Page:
"A régi könyvek barnák."

Translation:The old books are brown.

September 5, 2016

5 Comments


https://www.duolingo.com/Bilegdembe

Just a fun fact: In Mongolian language. Yellow is Sár (Шар), Brown is Bar (Бор) in Hungarian pronounciation :D

September 5, 2016

https://www.duolingo.com/Hulk014

What a discovery! :D You deserve a lingot.

September 5, 2016

https://www.duolingo.com/zozilencz

It should be: The old books are brown

September 19, 2016

https://www.duolingo.com/weitzhandler

I have a general question about Hungarian, can this sentence be translated as "Old books are brown" omitting the article - meaning we talk about books in general? Is there a difference about describing things in Hungarian vs. English regarding this?

January 25, 2017

https://www.duolingo.com/RyagonIV

You can do this, and it's probably intended as a general statement, consideing that old books were mostly wrapped in leather.

In English you usually formulate general statements with plural subject without an article: "Good children don't play in the streets." While in Hungarian you mostly use singular with an article: "A jó gyerek nem játszik az utcán." There are several other variants how you could form a general statement in ither language, but these are the most used ones.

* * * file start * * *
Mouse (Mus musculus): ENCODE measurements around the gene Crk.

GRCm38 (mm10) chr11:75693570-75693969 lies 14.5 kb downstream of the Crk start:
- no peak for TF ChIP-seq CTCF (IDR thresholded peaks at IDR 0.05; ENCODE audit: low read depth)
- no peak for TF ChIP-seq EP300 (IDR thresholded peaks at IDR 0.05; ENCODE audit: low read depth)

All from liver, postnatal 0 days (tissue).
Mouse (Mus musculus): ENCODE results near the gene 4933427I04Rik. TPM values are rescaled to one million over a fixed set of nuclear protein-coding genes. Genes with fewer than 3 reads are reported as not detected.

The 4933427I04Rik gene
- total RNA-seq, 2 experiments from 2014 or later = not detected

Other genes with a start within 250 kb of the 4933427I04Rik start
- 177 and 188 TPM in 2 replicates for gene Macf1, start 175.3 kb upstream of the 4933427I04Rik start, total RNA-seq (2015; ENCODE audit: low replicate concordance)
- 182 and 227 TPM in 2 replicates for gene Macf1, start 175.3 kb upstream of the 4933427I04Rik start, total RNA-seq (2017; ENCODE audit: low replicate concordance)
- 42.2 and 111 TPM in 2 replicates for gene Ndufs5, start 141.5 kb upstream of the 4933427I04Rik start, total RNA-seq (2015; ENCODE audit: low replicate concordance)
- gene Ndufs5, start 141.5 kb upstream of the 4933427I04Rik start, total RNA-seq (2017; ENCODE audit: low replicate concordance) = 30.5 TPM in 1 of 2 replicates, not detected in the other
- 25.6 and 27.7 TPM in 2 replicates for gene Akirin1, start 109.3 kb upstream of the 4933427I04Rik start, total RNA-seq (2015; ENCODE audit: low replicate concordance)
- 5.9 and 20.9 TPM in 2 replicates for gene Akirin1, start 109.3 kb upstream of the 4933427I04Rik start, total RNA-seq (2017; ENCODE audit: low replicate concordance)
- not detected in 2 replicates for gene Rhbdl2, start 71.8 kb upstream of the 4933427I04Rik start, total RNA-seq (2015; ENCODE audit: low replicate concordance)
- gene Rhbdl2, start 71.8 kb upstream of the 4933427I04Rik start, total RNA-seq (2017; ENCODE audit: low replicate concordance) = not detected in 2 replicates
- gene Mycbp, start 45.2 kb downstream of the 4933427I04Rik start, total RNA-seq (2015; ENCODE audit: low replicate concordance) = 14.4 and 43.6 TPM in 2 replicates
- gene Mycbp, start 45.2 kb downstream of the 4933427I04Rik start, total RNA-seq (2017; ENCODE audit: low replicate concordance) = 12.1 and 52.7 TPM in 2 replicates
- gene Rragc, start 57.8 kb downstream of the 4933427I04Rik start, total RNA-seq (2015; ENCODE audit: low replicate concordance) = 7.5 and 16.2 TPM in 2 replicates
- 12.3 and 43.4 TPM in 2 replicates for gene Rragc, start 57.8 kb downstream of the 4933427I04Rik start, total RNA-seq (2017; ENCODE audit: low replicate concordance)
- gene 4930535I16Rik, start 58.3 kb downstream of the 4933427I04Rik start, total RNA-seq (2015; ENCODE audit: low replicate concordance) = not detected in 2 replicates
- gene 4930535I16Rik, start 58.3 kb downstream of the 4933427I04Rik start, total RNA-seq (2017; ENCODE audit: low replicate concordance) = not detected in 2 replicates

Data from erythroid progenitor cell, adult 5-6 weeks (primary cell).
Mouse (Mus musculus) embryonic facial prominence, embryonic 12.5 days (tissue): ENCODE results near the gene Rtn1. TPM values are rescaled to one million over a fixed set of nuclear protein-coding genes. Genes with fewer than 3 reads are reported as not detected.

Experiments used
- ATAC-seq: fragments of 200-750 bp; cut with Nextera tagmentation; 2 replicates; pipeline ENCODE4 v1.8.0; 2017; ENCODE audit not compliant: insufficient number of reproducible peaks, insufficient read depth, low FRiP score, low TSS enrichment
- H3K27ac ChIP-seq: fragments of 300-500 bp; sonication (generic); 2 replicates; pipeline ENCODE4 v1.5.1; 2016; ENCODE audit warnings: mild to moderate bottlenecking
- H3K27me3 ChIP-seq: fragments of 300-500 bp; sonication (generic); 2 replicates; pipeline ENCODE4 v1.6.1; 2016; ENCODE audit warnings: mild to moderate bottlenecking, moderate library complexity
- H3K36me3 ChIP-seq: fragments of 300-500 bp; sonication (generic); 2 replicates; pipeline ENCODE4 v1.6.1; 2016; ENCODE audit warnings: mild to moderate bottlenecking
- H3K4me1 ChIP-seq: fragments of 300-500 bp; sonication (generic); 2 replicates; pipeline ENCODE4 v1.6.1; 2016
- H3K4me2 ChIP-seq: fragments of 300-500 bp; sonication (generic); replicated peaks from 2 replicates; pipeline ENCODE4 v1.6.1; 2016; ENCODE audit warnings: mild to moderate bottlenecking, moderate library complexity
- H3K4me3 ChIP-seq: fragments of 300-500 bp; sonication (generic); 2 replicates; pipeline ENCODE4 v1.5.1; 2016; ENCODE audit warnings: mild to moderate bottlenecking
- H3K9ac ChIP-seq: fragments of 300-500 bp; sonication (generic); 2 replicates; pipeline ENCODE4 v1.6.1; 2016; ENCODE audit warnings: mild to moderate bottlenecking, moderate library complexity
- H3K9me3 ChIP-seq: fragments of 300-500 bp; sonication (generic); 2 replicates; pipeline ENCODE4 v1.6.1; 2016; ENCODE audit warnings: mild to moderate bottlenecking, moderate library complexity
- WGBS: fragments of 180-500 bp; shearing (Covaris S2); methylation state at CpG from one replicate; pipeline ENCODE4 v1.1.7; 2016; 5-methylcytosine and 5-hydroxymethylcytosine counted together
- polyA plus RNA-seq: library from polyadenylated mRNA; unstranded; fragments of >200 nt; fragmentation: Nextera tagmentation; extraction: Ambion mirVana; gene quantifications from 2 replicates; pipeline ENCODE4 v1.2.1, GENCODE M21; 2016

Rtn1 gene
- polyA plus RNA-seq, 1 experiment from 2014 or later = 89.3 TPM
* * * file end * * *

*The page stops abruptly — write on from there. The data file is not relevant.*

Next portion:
Now, if we translated these two sentences literally in the respective other language, a difference of meaning would open up. "Good children don't play in the streets." - "Jó gyerekek nem játszanak az utcán." That means that there are good children who don't play in the streets, but it doesn't encompass all good children.
On the other hand: "A jó gyerek nem játszik az utcán." - "The good child doesn't play in the streets." This sounds in English like there is just one good child we're talking about, and again not the entirety of good children.

March 7, 2017
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